Sunday, April 11, 2010

Moroccan Culinary Highlights: Part 1

During my enormously long English spring break, I spent two and a half weeks traveling around the Kingdom of Morocco, a must-see destination if you are looking for culinary adventures, yet are still hesitant to completely stray away from western-style cooking. A former French colony, Morocco shows numerous European influences in all areas of public life, and its cuisine is no exception. French patisseries and Moroccan coffee houses stand side by side, baguettes vie with flatbreads for popularity, and glasses of mint tea and coke frequently share the table. Here, I will share with you some of the undoubted highlights of my Moroccan food experiences.

The high tourist season in Morocco (March-April) luckily corresponds with the high orange season. The shiny little globes are everywhere in the streets, and you can buy them fresh from the peddler (where they still have their leaves on), or, if you don't feel like peeling, find a juice stand where they will squeeze a glass of liquidy-pulpy goodness right in front of your eyes. Moroccan oranges at the peak of ripeness are so succulent and sweet that they provide a refreshing fruity experience without any sugar or other additives. A popular dessert is orange slices sprinkled with cinnamon, which lends them an earthy flavor brilliantly complementing their juicy freshness.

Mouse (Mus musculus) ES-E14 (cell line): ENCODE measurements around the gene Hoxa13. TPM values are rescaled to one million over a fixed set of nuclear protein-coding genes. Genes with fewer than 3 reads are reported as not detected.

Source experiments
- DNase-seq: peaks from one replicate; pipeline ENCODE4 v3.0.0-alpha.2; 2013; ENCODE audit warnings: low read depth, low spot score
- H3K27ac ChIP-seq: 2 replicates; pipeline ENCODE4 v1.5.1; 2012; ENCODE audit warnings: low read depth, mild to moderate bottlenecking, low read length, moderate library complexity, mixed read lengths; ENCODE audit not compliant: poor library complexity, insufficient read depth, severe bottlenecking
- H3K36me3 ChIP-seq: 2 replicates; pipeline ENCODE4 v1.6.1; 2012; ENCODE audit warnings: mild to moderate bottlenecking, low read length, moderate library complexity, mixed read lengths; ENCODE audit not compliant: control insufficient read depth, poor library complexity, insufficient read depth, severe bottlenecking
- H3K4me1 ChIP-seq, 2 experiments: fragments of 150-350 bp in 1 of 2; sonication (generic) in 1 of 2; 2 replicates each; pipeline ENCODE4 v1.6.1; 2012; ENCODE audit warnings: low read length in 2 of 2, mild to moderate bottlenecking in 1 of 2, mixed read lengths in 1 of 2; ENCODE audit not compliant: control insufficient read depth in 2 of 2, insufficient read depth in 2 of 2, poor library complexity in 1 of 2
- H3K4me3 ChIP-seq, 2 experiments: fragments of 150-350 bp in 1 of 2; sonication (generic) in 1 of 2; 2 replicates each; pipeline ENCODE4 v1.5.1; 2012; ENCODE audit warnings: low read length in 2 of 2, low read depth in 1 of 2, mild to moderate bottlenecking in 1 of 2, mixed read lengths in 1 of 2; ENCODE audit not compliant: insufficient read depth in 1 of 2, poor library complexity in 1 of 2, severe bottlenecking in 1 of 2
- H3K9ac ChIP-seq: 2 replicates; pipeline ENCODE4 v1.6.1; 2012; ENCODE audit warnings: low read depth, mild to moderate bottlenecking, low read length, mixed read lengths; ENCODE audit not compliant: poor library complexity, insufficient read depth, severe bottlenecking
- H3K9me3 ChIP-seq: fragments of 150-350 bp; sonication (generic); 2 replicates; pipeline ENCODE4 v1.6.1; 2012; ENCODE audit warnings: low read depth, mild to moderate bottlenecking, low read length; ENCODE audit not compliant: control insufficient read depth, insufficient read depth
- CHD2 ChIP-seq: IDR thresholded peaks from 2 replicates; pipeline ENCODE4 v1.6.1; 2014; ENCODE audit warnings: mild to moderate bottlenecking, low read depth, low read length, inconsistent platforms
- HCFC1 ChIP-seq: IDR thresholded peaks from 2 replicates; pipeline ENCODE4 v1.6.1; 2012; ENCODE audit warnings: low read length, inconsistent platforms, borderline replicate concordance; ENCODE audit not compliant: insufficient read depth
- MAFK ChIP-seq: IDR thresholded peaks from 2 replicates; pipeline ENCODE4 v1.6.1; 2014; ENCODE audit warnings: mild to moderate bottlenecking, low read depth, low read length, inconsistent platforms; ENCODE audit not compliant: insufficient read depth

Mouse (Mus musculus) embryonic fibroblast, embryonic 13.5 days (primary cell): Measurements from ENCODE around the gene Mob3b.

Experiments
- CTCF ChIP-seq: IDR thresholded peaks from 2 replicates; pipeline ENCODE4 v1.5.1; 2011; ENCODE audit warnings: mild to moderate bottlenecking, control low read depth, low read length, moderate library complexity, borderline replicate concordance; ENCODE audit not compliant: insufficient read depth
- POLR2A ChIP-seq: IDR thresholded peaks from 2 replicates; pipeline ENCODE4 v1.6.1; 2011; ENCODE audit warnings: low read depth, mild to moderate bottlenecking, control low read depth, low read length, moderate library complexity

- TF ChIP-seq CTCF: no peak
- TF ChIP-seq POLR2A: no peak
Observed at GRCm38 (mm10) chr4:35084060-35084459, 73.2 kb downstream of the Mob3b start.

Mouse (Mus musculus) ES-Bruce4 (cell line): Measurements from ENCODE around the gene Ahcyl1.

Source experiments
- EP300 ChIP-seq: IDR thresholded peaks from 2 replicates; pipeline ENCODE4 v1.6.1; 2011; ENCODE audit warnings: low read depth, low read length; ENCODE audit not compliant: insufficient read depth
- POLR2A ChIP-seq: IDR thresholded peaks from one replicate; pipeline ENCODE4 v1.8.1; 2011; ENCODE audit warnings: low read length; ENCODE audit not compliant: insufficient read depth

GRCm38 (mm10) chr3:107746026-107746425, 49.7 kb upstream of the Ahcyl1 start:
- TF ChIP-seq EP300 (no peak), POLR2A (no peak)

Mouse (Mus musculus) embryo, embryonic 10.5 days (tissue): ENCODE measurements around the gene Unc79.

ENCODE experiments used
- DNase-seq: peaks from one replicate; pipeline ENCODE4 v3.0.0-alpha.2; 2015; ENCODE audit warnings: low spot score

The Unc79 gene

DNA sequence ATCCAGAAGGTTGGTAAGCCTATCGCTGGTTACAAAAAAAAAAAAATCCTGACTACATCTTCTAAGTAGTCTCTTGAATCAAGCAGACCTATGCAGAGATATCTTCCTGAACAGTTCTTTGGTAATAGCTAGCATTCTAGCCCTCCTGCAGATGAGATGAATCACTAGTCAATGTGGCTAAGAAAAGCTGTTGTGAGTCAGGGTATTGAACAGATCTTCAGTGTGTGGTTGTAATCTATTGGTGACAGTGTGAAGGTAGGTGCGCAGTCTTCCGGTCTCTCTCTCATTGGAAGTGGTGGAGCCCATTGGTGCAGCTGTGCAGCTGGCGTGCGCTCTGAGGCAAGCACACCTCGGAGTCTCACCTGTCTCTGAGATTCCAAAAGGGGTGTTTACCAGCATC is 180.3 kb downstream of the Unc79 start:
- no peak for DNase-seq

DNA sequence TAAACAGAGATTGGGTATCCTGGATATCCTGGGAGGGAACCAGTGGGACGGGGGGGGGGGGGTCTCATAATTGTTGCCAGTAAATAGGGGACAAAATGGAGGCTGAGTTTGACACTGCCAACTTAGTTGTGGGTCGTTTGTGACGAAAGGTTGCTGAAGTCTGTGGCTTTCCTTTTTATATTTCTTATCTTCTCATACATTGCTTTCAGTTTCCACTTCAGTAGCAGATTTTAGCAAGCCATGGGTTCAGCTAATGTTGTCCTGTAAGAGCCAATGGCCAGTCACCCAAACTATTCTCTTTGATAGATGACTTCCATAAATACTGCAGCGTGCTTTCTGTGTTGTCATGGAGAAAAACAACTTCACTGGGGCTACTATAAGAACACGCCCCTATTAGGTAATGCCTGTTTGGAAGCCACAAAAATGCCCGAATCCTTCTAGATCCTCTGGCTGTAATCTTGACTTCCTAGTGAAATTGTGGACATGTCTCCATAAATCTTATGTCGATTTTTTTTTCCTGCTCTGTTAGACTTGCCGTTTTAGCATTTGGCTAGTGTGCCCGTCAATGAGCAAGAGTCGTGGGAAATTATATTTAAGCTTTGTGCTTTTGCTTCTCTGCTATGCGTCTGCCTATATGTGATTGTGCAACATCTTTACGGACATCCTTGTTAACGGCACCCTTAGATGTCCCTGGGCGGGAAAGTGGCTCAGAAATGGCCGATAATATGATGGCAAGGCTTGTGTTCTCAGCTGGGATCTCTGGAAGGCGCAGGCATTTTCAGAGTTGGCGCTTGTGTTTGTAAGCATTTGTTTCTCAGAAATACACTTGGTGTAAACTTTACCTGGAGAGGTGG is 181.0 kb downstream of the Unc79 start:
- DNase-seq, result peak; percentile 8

Bread in Morocco was like nothing I had ever seen before. The warm climate allows people to grow various types of grain, and as a result you can find bread made from wheat, corn, or semolina, among others. A typical loaf of Moroccan bread is circular and flat, with a golden brown crust, fluffy or grainy inside (depending on the type of flour) and a sprinkling of coarse flour on the bottom and sides. You can find this basic bread anywhere, and it tastes so good that you can enjoy it any time of day by itself, or with simple accompaniments: honey, olive oil, or jam. I had the chance to try jasmine honey in Morocco - and it didn't end there. I devoured it.

Other types of bread include semolina flatbread pancakes coated in oil and baked on a hot stove, which make a perfect light breakfast with orange juice. Rghaif (my personal favorite!) is another type of pancake, whose layered texture reminded me of a Turkish gozlema. It is sold on the streets, spread with honey or chocolate and rolled up. My second encounter with it featured an immensely delicious filing of honey and peanut oil, which had the very same flavor as peanut butter, yet without the heaviness and grease, and made a perfect combo with the flaky pancake. Rghaif can also be used in main dishes as a substitute for starchy foods (pasta, potatoes or couscous) - one day I had delicious cooked chicken, placed over a thick layer of rghaif pancakes peeled apart into small pieces and seasoned, with chicken stock sauce on the side.

To be continued...

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